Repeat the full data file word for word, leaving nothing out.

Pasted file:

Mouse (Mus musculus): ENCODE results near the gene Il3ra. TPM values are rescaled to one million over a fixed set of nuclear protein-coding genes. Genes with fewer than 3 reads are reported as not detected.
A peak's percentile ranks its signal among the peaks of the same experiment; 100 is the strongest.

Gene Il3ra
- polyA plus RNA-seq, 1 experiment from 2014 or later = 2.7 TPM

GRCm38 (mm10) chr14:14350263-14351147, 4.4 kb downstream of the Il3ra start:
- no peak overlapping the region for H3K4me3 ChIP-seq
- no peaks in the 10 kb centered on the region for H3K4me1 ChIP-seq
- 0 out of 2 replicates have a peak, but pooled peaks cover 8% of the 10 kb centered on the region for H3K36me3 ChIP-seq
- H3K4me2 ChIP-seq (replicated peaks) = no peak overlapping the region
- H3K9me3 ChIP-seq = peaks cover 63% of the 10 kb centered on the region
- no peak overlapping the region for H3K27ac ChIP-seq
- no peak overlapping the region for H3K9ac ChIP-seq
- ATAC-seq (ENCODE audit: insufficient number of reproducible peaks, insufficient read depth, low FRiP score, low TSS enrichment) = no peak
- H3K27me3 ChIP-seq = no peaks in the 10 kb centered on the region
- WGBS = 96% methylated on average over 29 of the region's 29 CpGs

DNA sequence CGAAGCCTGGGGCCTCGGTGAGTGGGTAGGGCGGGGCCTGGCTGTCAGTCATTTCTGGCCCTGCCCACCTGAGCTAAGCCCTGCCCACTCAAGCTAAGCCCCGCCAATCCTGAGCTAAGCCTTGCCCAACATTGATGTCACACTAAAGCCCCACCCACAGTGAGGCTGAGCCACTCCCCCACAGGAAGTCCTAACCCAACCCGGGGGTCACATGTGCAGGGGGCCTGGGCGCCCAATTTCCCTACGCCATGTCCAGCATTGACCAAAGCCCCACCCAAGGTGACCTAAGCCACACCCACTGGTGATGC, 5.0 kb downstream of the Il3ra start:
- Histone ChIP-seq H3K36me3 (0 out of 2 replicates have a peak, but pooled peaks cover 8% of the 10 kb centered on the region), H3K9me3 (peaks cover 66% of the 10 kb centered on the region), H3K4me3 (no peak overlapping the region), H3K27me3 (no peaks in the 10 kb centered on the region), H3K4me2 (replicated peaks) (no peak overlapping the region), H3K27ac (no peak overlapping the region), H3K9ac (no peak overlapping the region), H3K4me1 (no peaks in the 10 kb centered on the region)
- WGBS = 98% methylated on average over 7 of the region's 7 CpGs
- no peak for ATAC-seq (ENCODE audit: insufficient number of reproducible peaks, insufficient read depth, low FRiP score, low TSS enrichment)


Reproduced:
Mouse (Mus musculus): ENCODE results near the gene Il3ra. TPM values are rescaled to one million over a fixed set of nuclear protein-coding genes. Genes with fewer than 3 reads are reported as not detected.
A peak's percentile ranks its signal among the peaks of the same experiment; 100 is the strongest.

Gene Il3ra
- polyA plus RNA-seq, 1 experiment from 2014 or later = 2.7 TPM

GRCm38 (mm10) chr14:14350263-14351147, 4.4 kb downstream of the Il3ra start:
- no peak overlapping the region for H3K4me3 ChIP-seq
- no peaks in the 10 kb centered on the region for H3K4me1 ChIP-seq
- 0 out of 2 replicates have a peak, but pooled peaks cover 8% of the 10 kb centered on the region for H3K36me3 ChIP-seq
- H3K4me2 ChIP-seq (replicated peaks) = no peak overlapping the region
- H3K9me3 ChIP-seq = peaks cover 63% of the 10 kb centered on the region
- no peak overlapping the region for H3K27ac ChIP-seq
- no peak overlapping the region for H3K9ac ChIP-seq
- ATAC-seq (ENCODE audit: insufficient number of reproducible peaks, insufficient read depth, low FRiP score, low TSS enrichment) = no peak
- H3K27me3 ChIP-seq = no peaks in the 10 kb centered on the region
- WGBS = 96% methylated on average over 29 of the region's 29 CpGs

DNA sequence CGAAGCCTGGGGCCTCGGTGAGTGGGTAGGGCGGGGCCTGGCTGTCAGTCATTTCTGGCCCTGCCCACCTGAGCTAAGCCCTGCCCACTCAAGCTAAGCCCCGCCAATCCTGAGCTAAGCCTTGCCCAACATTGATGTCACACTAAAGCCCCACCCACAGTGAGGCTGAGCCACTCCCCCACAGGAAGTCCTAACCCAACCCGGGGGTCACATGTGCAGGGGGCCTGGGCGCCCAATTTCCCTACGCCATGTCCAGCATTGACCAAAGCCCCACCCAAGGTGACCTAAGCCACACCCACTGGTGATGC, 5.0 kb downstream of the Il3ra start:
- Histone ChIP-seq H3K36me3 (0 out of 2 replicates have a peak, but pooled peaks cover 8% of the 10 kb centered on the region), H3K9me3 (peaks cover 66% of the 10 kb centered on the region), H3K4me3 (no peak overlapping the region), H3K27me3 (no peaks in the 10 kb centered on the region), H3K4me2 (replicated peaks) (no peak overlapping the region), H3K27ac (no peak overlapping the region), H3K9ac (no peak overlapping the region), H3K4me1 (no peaks in the 10 kb centered on the region)
- WGBS = 98% methylated on average over 7 of the region's 7 CpGs
- no peak for ATAC-seq (ENCODE audit: insufficient number of reproducible peaks, insufficient read depth, low FRiP score, low TSS enrichment)